The undercurrent of change in statements on Irish Water

The Taoiseach and members of the Cabinet have issued contradictory statements on Irish Water over the last six months, writes Joe Leogue

THE Government will hope that yesterday’s announcement on reduced water charges and provisions to block the privatisation of Irish Water will draw a line under what has been a tumultuous year for the Coalition.

Despite repeated promises of delivering clarity, however, the blame for much of the Government’s woes can be laid squarely at the Taoiseach who, along with other members of the Cabinet, has issued contradictory and provocative statements over the last six months.

“Children are to be given a 38,000-litre allocation, which effectively makes all children under the age of 18 years free,” Enda Kenny declared on May 6, on allowances for children.

“Regarding people who decide not to pay, this is not fair to all of those people who are hard pressed and who do make a contribution. While water is very necessary for life, fundamentally, people are not going to have their water connection cut off but there will be a case of reduced pressure where people decide not to pay,”the Taoiseach added, regarding those who refuse to pay.

“No bonuses have been paid to anyone in Irish Water and the chief executive will not be paid a bonus. Irish Water does not have a policy of pay increments and has a pay freeze until 2016,”he said, commenting on bonuses in Irish Water, on October 7. The company announced it would not pay bonuses on November 19.

“Irish Water will not be privatised, as already provided for in legislation. I am prepared to stand by that,” Mr Kenny said on October 21.

“I am not prepared to increase income tax by four percentage points on the top rate, to do away with our tax package in the recent budget… the introduction of Irish Water is being done in this way as an alternative to increasing income tax” he said in response to huge water protests on November 1.

On November 4 he said: “The Government will not drop water contribution charges. It will, having listened to the people, introduce a regime that is clear, fair, and affordable…What we want is a contribution from people that is fair and affordable. It should be pointed out what this is for, as the money will not go to some bondholder black hole or a private company.”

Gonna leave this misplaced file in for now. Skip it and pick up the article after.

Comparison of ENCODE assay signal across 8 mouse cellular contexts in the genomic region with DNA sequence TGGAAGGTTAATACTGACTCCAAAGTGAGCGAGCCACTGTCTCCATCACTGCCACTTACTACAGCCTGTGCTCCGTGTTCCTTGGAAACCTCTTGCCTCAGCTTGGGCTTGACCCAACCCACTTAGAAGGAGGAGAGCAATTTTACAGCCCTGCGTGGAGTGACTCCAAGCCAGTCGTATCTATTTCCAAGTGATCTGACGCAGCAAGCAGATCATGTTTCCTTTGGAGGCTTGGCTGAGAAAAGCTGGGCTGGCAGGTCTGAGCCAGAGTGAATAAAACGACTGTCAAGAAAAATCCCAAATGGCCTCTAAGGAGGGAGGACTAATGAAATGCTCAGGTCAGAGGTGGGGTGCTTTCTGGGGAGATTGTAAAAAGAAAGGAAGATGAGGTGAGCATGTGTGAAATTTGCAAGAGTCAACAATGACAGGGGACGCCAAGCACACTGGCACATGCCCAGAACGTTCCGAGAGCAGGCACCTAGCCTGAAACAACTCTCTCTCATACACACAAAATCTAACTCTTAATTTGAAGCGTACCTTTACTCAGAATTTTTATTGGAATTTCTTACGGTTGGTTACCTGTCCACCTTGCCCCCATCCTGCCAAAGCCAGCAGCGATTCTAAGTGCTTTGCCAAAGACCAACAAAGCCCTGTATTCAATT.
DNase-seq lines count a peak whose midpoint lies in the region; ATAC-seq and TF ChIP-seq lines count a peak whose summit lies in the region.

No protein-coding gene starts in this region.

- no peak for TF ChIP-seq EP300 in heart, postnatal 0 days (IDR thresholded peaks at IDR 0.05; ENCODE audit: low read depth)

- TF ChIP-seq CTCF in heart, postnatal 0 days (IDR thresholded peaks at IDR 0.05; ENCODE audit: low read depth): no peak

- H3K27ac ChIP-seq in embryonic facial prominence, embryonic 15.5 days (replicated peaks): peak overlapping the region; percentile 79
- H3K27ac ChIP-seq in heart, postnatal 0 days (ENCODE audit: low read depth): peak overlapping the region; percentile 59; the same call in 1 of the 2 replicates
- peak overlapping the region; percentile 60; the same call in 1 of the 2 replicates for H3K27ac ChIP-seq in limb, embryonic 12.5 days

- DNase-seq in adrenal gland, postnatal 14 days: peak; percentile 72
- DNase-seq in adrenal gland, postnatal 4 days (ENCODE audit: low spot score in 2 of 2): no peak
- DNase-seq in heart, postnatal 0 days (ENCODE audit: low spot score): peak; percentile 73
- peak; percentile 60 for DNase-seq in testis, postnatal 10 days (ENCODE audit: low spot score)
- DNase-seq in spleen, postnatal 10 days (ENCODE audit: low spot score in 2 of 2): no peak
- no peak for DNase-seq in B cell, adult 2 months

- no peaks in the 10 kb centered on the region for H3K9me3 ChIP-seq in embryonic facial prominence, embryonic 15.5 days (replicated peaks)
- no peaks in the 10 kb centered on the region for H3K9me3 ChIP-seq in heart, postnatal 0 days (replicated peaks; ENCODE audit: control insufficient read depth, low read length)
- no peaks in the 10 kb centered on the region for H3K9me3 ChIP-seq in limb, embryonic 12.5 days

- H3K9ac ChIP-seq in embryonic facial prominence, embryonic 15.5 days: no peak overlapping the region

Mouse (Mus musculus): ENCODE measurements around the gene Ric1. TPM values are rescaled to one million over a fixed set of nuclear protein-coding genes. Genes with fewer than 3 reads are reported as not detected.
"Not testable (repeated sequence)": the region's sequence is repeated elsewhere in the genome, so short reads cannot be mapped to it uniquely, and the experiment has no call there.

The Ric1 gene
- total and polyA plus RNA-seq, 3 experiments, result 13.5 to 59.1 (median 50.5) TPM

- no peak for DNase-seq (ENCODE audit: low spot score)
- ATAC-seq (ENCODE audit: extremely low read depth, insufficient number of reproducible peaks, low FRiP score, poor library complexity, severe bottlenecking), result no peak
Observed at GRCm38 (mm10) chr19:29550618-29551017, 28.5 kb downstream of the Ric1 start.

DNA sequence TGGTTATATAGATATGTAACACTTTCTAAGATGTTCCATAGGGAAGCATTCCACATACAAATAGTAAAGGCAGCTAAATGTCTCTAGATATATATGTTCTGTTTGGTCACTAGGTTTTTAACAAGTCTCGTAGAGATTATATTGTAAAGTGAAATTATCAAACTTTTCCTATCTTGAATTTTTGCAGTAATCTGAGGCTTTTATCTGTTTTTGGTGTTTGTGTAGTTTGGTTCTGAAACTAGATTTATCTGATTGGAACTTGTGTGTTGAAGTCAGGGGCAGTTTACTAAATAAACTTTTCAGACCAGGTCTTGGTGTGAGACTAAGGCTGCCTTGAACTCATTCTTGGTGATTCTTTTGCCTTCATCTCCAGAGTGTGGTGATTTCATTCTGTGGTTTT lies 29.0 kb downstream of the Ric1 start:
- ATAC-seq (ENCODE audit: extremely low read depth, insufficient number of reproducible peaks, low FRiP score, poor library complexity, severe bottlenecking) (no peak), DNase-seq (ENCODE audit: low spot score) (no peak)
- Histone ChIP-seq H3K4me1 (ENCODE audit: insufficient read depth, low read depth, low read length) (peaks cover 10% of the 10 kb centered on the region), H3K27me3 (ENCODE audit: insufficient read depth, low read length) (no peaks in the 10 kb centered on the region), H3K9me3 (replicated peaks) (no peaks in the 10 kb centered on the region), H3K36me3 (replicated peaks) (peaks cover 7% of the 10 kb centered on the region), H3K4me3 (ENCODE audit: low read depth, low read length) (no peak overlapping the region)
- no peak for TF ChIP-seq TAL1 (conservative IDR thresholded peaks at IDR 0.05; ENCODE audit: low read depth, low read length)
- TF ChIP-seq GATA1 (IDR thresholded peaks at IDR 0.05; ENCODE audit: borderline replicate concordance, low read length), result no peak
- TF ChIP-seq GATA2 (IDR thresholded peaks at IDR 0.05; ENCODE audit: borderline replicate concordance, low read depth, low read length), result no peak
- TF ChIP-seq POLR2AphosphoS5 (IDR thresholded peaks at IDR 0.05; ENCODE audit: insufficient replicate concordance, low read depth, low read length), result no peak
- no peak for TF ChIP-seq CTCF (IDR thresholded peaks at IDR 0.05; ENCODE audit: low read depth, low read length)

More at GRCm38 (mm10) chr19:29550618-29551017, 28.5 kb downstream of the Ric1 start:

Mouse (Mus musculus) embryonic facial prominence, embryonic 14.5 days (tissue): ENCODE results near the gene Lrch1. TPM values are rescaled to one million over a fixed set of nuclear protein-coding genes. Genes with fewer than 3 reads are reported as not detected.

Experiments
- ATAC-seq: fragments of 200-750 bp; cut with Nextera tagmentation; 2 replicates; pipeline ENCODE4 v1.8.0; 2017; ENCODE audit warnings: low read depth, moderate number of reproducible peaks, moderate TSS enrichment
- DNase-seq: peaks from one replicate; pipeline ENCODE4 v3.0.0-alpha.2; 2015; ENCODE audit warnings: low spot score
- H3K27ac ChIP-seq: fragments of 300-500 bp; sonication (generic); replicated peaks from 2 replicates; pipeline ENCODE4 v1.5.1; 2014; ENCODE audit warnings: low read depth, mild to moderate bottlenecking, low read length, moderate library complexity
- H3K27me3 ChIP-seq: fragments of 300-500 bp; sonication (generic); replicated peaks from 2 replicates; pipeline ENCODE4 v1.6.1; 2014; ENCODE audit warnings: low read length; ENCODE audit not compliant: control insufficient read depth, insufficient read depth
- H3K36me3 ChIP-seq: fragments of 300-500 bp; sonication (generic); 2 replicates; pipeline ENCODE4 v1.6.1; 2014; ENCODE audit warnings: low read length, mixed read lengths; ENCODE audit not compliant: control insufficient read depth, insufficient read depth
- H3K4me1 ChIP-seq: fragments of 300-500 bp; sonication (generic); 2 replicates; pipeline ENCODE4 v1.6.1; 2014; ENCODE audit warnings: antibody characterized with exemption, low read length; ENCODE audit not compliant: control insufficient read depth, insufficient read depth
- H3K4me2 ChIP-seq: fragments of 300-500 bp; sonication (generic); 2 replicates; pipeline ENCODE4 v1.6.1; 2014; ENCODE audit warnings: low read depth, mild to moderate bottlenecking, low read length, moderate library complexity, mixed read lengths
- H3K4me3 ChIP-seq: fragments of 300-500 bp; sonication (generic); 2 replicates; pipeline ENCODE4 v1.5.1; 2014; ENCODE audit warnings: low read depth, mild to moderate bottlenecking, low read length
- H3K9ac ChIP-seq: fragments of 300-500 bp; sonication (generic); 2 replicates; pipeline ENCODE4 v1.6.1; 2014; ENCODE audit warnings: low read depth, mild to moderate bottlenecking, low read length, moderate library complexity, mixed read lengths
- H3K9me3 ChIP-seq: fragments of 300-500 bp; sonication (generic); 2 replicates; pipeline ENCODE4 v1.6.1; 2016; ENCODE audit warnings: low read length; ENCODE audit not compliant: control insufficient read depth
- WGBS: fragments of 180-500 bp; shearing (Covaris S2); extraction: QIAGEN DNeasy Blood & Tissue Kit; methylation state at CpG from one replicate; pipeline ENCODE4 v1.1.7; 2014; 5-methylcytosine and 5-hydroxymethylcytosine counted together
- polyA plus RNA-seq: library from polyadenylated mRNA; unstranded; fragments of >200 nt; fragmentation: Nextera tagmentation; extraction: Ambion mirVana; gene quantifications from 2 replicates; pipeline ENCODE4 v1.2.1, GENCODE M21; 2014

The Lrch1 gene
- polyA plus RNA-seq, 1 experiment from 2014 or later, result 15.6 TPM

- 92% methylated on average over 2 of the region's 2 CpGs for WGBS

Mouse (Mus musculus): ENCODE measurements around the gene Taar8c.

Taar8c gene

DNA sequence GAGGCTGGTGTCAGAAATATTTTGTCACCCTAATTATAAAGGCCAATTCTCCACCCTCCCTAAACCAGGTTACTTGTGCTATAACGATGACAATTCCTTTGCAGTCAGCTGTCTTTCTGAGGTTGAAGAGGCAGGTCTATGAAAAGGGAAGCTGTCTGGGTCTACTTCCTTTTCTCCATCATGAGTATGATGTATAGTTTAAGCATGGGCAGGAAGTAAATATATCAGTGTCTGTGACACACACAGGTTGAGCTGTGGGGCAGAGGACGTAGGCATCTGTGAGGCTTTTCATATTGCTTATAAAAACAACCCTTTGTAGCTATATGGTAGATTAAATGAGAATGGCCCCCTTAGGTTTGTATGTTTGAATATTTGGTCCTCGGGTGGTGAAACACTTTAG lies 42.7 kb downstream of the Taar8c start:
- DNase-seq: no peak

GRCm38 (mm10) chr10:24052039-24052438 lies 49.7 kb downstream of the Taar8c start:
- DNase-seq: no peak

On the same day, Tánaiste Joan Burton said: “I am happy to say it is my view that the charge for the type of household the Deputy described will be below €200”.

On November 5, Mr Kenny said: “I share the Tánaiste’s view that the decision to be made here must be clear and affordable while taking into account the concerns and anxieties of people…The average charge has been set out and the Tánaiste made her remarks in a personal capacity here.”.

His comments came after Fine Gael sources had aired concerns that Ms Burton’s figures would be “too low”.

“The Government has made a number of decisions in regard to giving the regulator directions to the effect that the average metered charge would be €240 and that 30,000 litres would be allocated per household and 21,000 litres allocated per child,” Mr Kenny said on November 5, on allowances for children, now 17,000 litres less than originally promised.

“I feel the day of going out and saying that people’s water is going to be cut off or reduced to a trickle is over. I’d like to say that to people across the country. I don’t think it’s realistic to be going around saying that,” said Environment Minister Alan Kelly, on November 7, speaking on the threats of reducing water pressure for those who decide not to pay. This was in direct contraction to Mr Kenny’s earlier pronouncements.

“I object very strongly to a situation where thugs are being ferried in to these protests and taking over from ordinary people who might want to voice their concerns,” Mr Kenny said on November 8

On November 18, speaking on the Government’s bill aimed at preventing the privatisation of Irish Water, he said: “In order to strengthen what is already referred to in the Constitution, and the reasons that I’ve outlined for you, the minister for the environment will bring forward primary legislation to strengthen and bolster the position here insofar as the constitution is concerned so that Irish Water will be retained in public ownership and will never be privatised.”

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